Second Sunday in Lent, St Gregory Palamas
Light of Orthodoxy, upholder and teacher of the Church,
the adornment of monastics,
and invincible champion of theologians,
O Gregory, miracle-worker,
the pride of Thessalonika,
the herald of grace,
entreat always that our souls may be saved.
Gregory Palamas (1296-1359), Archbishop of Thessaloniki, was the
defender of the Hesychasts. He upheld the doctrine that the human
body played an important part in prayer, and he argued that the
Hesychasts did indeed experience the Divine and Uncreated Light
of Tabor. To explain how this was possible, St. Gregory developed
the distinction between the essence and the energies of God. He
set Hesychasm on a firm dogmatic basis, by integrating it into Orthodox
theology, and by showing how the Hesychast vision of Divine Light
in no way undermined the doctrine that God can not be comprehended.
His teachings were confirmed by the local councils held in Constantinople
in 1341 and 1351.
St. Gregory began by reaffirming the Biblical doctrine of man and
of the Incarnation; i.e. the whole man, united in body and soul,
was created in the image of God, and Christ, by taking a human body
at the Incarnation, has 'made the flesh an inexhaustible source
of sanctification'. The Hesychasts, so he argued, in placing emphasis
on the body's part in prayer, are not guilty of a gross materialism
but are simply remaining faithful to the Biblical doctrine of man
as a unity. Christ took human flesh and saved the whole man; therefore
it is the whole man that prays to God.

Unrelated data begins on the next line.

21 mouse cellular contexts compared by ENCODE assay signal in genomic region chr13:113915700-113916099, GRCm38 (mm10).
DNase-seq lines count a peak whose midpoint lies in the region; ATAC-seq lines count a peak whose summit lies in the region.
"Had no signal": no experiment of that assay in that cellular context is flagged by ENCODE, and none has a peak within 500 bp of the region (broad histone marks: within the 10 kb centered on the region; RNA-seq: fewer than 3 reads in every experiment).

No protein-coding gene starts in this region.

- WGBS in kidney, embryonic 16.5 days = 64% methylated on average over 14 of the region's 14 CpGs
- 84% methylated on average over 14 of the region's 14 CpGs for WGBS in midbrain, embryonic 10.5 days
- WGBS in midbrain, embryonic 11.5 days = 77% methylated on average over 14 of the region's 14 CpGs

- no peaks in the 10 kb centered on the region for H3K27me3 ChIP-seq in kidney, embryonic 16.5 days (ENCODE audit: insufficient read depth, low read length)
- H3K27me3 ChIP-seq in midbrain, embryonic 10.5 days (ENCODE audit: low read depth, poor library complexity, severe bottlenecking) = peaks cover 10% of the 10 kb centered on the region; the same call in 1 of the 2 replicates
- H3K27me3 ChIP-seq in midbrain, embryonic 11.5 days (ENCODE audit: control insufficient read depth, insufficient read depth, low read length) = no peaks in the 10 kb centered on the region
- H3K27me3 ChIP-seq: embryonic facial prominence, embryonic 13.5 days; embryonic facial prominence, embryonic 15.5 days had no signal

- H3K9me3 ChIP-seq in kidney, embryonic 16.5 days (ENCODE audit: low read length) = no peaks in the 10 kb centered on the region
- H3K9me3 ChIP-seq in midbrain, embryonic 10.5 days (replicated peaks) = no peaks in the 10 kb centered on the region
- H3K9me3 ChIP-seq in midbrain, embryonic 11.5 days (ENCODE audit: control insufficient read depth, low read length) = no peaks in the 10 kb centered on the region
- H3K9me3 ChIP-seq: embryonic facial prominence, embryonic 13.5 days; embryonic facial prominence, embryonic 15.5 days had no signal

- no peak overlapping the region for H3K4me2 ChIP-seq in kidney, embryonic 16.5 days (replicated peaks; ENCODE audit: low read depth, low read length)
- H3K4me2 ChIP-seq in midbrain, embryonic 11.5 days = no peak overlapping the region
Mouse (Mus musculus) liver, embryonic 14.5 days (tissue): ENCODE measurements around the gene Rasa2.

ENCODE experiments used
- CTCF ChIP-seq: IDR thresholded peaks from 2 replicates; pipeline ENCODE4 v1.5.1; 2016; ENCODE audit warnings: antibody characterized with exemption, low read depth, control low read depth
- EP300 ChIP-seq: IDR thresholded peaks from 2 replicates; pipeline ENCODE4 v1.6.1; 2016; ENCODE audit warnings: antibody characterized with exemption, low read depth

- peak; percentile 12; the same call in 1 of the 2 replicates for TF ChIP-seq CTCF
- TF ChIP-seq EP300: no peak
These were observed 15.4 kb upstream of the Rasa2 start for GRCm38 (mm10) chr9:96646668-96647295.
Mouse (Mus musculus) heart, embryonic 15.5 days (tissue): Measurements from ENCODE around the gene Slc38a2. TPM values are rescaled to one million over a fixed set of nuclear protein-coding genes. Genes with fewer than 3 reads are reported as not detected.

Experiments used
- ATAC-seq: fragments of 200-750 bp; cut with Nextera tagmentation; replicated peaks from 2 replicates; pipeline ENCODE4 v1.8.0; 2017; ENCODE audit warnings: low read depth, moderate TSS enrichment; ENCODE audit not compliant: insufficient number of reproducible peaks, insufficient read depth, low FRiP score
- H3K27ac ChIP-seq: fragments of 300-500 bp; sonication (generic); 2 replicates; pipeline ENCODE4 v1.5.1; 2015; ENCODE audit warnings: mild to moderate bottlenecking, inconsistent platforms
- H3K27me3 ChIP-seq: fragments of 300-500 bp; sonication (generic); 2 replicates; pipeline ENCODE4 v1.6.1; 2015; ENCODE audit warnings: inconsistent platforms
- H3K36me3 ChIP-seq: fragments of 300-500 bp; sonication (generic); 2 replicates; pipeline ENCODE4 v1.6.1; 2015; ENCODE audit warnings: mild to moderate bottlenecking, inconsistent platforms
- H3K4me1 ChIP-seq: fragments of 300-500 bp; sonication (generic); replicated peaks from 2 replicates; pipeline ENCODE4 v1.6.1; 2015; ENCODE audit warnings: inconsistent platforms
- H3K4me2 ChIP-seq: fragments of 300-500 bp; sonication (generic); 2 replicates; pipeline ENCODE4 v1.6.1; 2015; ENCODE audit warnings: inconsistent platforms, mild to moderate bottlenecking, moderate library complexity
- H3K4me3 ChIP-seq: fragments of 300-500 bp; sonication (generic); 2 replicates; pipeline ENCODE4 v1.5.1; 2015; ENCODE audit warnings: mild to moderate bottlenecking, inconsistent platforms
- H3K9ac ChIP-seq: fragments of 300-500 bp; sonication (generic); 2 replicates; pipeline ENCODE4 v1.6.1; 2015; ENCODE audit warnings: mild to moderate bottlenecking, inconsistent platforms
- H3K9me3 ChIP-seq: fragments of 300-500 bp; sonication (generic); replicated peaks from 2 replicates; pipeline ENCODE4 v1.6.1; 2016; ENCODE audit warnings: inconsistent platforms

How is it possible for man to know God and, at the same time, affirm
that God is by nature unknowable? St. Gregory answered this question
by quoting St. Basil the Great who said "We know our God from
His energies, but we do not claim that we can draw near to His essence.
For His energies come down to us, but His essence remains unapproachable".
St. Gregory added "God is not a nature, for He is above all
beings.... No single thing of all that is created has or ever will
have even the slightest communion with the supreme nature, or nearness
to it". Even though God's essence may be remote from us, He
has revealed Himself through His energies (or grace). These energies
do not exist apart from God, but are God Himself in His action and
revelation to the world. It is through these energies that God enters
into a direct and immediate relationship with us. When we say that
the saints are 'deified' by the grace of God, we mean that they
have a direct experience of God Himself through his energies (or
grace), not in His essence.
The vision of Light that Hesychasts receive is the same Light that
surrounded Christ on Mount Tabor. It is a true vision of God in
His divine energies.